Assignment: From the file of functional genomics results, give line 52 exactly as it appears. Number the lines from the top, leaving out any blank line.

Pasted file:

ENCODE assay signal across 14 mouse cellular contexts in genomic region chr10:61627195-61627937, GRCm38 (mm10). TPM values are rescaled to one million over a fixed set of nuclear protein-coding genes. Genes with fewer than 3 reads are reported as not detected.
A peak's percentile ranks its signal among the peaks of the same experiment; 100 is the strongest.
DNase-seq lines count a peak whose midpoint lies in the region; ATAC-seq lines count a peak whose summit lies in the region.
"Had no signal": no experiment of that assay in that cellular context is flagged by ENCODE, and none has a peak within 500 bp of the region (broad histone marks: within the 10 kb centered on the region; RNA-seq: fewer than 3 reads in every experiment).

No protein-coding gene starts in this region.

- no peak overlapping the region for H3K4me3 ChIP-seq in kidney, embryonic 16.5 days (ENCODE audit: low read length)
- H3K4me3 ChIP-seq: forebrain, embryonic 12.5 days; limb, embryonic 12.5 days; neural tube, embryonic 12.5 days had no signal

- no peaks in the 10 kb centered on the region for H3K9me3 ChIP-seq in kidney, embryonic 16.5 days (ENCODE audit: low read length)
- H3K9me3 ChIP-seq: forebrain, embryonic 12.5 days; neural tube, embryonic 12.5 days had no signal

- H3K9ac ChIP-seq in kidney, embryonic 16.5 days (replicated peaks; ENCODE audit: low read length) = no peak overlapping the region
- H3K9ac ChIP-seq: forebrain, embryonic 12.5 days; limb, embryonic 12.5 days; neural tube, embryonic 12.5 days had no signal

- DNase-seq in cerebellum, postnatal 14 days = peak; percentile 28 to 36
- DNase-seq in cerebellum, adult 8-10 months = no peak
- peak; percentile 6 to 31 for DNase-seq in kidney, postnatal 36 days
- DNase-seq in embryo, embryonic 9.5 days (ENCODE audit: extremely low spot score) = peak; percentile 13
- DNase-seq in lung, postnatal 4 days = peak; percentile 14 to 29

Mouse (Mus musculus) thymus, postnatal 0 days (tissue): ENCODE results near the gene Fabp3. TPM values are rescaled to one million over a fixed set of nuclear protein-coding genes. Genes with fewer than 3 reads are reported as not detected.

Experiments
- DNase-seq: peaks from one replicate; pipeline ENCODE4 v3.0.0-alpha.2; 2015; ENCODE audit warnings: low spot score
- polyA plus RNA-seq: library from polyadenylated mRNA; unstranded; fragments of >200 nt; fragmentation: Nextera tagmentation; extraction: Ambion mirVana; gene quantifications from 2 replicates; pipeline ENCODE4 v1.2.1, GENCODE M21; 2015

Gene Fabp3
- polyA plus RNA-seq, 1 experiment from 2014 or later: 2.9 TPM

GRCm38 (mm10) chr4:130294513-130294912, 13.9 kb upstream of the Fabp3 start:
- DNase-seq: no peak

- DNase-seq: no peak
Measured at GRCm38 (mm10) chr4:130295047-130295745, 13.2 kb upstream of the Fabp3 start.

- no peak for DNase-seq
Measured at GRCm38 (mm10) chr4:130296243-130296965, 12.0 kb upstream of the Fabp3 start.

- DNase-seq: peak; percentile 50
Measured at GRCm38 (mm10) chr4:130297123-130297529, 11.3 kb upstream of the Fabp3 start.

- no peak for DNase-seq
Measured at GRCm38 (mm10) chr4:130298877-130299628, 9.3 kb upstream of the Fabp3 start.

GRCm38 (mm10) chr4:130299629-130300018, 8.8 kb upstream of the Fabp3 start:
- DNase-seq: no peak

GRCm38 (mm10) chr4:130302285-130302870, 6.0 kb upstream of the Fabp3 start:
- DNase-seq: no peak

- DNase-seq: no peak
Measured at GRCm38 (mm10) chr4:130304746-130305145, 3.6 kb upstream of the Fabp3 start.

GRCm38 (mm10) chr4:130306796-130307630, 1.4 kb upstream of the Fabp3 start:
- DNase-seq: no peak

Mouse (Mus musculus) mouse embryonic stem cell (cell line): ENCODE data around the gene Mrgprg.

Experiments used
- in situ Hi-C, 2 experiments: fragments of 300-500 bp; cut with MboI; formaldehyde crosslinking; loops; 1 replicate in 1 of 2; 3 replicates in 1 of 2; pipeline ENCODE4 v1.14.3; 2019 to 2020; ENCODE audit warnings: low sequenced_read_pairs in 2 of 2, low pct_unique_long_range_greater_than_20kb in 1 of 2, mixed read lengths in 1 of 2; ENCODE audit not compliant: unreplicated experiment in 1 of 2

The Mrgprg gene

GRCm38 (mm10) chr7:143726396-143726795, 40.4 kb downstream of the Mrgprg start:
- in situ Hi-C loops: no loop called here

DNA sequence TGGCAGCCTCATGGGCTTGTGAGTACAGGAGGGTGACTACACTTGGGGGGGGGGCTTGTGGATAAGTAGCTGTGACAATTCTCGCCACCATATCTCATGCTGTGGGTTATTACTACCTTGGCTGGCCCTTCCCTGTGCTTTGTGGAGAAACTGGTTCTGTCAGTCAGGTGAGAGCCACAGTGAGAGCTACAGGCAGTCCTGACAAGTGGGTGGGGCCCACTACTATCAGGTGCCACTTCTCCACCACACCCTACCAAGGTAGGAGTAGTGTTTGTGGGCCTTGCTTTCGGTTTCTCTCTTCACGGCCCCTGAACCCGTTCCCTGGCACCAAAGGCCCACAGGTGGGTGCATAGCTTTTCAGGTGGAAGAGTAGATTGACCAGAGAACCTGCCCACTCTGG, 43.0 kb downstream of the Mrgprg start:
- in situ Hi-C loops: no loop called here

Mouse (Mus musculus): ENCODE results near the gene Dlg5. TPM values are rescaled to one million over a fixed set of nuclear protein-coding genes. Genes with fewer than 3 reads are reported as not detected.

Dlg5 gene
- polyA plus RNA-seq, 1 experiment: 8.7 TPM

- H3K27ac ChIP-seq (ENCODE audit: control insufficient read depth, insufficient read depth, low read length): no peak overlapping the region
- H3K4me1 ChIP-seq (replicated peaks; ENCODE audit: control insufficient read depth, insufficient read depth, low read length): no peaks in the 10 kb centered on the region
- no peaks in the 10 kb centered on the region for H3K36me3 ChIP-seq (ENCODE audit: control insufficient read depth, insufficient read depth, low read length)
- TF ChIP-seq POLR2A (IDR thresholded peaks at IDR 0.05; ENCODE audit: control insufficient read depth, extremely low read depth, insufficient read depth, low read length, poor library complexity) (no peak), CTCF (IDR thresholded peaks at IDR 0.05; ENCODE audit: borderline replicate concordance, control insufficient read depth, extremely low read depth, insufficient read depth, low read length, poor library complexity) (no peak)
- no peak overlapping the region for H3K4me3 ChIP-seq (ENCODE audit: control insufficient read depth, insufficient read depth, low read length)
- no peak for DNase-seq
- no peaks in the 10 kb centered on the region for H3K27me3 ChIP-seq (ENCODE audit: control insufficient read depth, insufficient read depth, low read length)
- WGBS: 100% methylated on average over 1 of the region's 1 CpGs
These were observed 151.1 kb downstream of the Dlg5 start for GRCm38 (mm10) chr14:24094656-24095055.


- H3K27ac ChIP-seq (ENCODE audit: control insufficient read depth, insufficient read depth, low read length): no peak overlapping the region